June 7, 2017
By Dennis Kaiser
Connect Los Angeles is coming up on June 21st at the newly-completed Hotel Indigo in DTLA. The Market Outlook and Industry Overview panel will explore how things look from the perspective of the C-Suite.
Connect Media asked Avison Young’s Mark Rose, who will be speaking at Connect LA, to share insights on the state of the CRE industry, his outlook for the rest of the year, as well as provide an overview of the key factors driving deals.
Q: What is the state of the industry today including the biggest trends, drivers and concerns?
A: Commenting on the state of the industry requires a country-by-country, state-by-state and province-by-province review. The U.S. is going through a correction, but Canada is coming out of one. The U.S. looks to be a leader in interest rate hikes this year, which is leading to a bid ask gap. This gap will continue until the direction of interest rates is more clear. U.S. lawmakers are creating a pause as well. Stated objectives for healthcare, governmental regulations, business and tax policy are less scary than the environment of uncertainty. Business leaders and real estate occupiers and owners just want to know what the rules are. If this isn’t resolved soon, it could be a disappointing year.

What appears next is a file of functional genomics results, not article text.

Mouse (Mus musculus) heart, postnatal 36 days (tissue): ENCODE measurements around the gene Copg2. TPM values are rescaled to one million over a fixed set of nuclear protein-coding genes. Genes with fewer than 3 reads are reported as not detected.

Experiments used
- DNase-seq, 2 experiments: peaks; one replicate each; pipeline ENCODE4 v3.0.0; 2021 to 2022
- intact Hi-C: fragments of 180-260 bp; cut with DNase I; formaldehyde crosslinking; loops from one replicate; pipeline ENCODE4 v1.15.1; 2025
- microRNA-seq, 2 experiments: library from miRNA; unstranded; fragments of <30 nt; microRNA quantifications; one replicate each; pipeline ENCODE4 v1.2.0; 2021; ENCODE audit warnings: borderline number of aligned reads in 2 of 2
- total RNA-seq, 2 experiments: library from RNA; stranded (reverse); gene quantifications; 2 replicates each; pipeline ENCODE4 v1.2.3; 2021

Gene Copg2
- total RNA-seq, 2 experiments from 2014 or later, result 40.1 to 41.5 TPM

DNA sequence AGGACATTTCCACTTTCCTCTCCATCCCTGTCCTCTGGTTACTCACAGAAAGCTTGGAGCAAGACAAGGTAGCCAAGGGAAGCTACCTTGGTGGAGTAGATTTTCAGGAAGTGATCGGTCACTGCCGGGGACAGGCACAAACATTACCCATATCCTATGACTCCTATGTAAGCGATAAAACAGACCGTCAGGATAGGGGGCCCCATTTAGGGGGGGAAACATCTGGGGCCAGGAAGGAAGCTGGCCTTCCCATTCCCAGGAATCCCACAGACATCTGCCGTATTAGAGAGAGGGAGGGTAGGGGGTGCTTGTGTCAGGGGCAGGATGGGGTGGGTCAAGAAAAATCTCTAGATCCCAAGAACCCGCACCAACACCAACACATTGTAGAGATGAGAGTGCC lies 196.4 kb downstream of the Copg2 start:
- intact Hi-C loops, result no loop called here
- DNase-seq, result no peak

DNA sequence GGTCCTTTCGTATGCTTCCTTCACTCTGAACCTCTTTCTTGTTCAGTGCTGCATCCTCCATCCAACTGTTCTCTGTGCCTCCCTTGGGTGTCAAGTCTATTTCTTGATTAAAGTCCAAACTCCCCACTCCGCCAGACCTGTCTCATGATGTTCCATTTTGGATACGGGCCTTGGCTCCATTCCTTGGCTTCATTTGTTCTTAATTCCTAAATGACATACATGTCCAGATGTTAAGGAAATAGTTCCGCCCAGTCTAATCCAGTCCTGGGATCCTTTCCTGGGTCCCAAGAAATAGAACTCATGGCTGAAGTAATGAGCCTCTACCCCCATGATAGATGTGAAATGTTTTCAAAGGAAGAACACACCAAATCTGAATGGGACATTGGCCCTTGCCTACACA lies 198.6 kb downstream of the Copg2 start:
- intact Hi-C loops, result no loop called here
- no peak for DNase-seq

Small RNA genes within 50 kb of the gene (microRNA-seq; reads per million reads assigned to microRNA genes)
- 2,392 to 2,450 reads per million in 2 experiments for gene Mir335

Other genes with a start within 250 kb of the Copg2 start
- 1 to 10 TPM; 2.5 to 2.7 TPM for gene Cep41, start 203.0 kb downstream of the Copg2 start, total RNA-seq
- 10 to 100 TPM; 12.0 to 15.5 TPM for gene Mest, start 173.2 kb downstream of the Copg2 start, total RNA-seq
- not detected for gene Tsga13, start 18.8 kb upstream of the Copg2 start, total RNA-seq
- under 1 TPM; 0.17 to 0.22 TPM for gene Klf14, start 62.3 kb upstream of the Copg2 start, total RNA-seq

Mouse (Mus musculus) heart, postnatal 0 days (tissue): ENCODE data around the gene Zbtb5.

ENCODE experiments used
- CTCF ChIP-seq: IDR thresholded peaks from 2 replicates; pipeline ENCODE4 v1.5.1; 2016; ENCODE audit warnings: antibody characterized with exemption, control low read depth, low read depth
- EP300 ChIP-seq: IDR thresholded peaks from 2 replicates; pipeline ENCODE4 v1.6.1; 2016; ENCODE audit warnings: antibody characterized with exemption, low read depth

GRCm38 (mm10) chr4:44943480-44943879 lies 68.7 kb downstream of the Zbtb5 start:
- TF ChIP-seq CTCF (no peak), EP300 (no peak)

Q: What is the outlook for the year ahead?
A: For the year ahead, more uncertainty, but a U.S. economy that is strong and growing. There is a wall of debt and equity to capitalize real estate. It’s now a matter of price in the face of rising interest rates. A repeal of Foreign Investment in Real Property Tax Act (FIRPTA) could create tremendous liquidity and offset higher interest rates. This year and 2018 will look like more of the same, and will start and stop with every piece of legislation debated by Congress. With that said, we are in the beginning stages of a cyclical correction that should work its way through until the end of 2018.
Other than fiscal and interest rate policy, technology trends are the big driver. Trends to continue watching include investors pivoting toward industrial at the expense of office and retail, and premium rents paid for new high-performance assets as compared to second-generation office and retail. This is about much more than squeezing bodies into less space. It’s about cybersecurity, power resiliency and connectivity becoming top 5 relocation considerations. Also watch for big service companies investing heavily in technology and technology companies.
Q: What are some of the ways companies are adjusting to the changes and challenges?
A: Change is inevitable. Pricing expectations must narrow, and new money will underwrite for 5- to 10-year holds that will assume different growth rates, higher interest rates and increased cost savings driven by incorporation of renewable technology around the globe. Retailers and office occupiers must face a changing world driven by technology. Showrooms will shrink, industrial — meaning distribution and omni-channel logistics — will continue to grow, and the workforce will be impacted by myriad technologies including automation, process engineering and implementation of clean technology.
For comments, questions or concerns, please contact Dennis Kaiser